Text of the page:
Emusic Wants Your Poor, Your Tired, Your Huddled Cell Phones

May 22, 2008 Leave a comment

Don’t throw out your discarded Cell Phones and MP3 players. EMusic is offering cash, paypal and even charitable donation options. That charitable idea is great, and I’m glad they’re offering it!

Anybody who offers Larry Norman downloads is already rocking in my book!

Integrating my interests and my work

November 30, 2006 Leave a comment

I wrote about the idea of integrity and integration earlier in the month. The divisions between our personal and public lives do not appeal to me. I want to live as a whole person whether in the workplace, the ministry, the home or even online. When working at Philips, I had the opportunity to use my interest in creativity and play to lead workshops among co-workers. This excited me because within the workforce, I found a way to integrate personal interests with work in a way the I believe benefited the company.

Another key interest in my life has been community/relationship building. That’s why I track social networks and trends in culture. I am interested in how these trends online and offline will impact the formation of relationships. I’ve had the privilege of bringing this interest in community building into several companies, but the focus has primarily been within a company not between the company and their outside stakeholders (customers, vendors, et al).

So I’ve tried to find connecting points between this interest and the company I’ve been working with most recently: Jewelry Television. We’re making some baby steps toward community/social networking. They recently gave approval for me to start a Jewelry Television blog. It’s very low radar right now. We’ve not promoted or mentioned it much at all.

This is still an ongoing experiment. While I want the blog to direct people to our site (so I post ads and videos from the site), I also want to blog to reveal the human side of the company and open the door for conversation with customers. Eventually, it is a step toward building a more socialnet based dialogue between JTV and customers as well as other folks online.

Take a look at it, if you have chance and give me any feedback. I’d appreciate it.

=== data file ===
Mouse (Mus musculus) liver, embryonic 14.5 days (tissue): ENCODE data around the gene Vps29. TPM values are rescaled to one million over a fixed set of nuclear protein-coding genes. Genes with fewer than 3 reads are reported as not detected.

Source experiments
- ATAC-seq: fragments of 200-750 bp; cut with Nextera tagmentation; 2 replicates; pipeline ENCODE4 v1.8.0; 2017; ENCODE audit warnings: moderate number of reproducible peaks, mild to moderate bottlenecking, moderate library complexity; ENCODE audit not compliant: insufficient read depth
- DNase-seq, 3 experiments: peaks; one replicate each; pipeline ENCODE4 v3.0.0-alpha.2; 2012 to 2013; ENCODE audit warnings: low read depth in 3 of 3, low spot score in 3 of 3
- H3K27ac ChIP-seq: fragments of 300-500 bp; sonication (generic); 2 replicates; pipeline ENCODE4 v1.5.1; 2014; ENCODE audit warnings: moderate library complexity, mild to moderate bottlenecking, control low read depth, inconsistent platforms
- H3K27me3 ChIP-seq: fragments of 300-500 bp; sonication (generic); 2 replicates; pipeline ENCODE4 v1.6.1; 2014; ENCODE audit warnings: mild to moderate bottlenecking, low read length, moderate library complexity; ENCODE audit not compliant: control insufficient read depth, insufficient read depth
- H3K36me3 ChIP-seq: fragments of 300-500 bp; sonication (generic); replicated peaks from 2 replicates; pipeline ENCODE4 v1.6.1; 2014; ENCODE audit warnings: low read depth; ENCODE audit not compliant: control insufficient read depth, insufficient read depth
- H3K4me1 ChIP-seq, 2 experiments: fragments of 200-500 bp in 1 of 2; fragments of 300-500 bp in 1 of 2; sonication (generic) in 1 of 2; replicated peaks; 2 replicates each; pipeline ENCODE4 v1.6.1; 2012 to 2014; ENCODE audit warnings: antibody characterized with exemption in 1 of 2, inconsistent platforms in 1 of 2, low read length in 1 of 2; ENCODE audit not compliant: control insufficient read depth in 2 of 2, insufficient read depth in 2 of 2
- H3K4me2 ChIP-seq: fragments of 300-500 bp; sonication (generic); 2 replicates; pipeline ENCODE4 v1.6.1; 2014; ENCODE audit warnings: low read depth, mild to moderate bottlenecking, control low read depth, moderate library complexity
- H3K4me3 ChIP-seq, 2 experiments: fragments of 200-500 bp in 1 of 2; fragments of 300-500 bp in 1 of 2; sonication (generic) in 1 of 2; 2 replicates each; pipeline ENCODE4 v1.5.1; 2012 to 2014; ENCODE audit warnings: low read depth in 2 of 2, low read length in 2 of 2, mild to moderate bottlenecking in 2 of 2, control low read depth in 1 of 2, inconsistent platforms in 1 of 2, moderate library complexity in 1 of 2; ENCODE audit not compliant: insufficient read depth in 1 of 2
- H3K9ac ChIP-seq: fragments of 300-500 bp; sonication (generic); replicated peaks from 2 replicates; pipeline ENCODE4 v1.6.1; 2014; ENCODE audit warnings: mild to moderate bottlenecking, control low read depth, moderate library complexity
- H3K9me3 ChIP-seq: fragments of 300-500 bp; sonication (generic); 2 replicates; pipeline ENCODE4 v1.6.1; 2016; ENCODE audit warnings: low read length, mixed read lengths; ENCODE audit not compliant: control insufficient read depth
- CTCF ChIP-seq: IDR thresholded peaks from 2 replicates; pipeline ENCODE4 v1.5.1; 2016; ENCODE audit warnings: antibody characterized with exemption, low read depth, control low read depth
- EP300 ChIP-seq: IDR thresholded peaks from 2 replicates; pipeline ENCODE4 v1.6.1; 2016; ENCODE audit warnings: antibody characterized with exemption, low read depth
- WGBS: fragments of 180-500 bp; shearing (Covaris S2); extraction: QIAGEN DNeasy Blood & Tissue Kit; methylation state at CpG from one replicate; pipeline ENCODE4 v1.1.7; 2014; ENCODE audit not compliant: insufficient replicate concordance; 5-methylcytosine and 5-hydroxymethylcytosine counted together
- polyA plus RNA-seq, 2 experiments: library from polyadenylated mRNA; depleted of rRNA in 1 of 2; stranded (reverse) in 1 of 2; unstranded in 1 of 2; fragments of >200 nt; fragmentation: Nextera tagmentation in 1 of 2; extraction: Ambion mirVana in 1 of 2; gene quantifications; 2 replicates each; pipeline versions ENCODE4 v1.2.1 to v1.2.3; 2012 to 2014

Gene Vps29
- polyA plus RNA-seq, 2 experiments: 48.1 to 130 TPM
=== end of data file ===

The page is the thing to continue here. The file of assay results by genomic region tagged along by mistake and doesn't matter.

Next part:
Boo for Bank of America

November 8, 2006 1 comment

Mark Hurst tells a powerful story of anti-consumer experience on his Good Experience blog.

Matthew Shinnick sold a pair a mountain bikes on Craigslist, but the check he received in the mail looked a bit suspicious. He mentioned this to the teller at San Francisco branch Bank of America. Moments later he was dragged from the bank in handcuffs and spent the next 12 hours in jail. The charges were dropped but Shinnick ended up spending over $14,000 in legal fees.

Bank of America’s response? We’re sorry this happened, and we understand your anger, but we don’t really have any liability. Wow! Now that is some customer service: we don’t owe you anything! Sounds like they’re really setting some “higher standards”–for customers that is! Consumer Advocate Clark Howard mentioned Matthew’s plight on his show and ended up starting a “BOA Meter” tracking how much money customers had removed from Bank of America by closing their accounts in response to the Shinnick crisis. It looks like it has topped over $50 million thus far.

Public Text Messaging

October 31, 2006 Leave a comment

Send your text messages to the public display in the restaurant, bar or airport near you. Wiffiti makes messaging public. Not sure how they would handle inappropriate message in a public display. I tested the demo and several folks in my department watched with excitement. This could catch on.

Via Springwise

My Copyright Muse

October 25, 2006 Leave a comment

With excited anticipation that Hollywood was responding to the customer centric worldview, I posted news about My Movie Muse last July. After three months, I am disappointed to say that so far this supposed panel of movie goers has had little opportunity to offer real opinions on the content of films or the current film-making industry.

Instead, this has primarily turned out to be My Copyright Muse, giving us lessons (disguised as surveys) about why downloading movies illegally is so naughty. Oh well, so much for thinking and communicating with real people from Hollywood. Their surveys are just as two dimensional as an old Western set.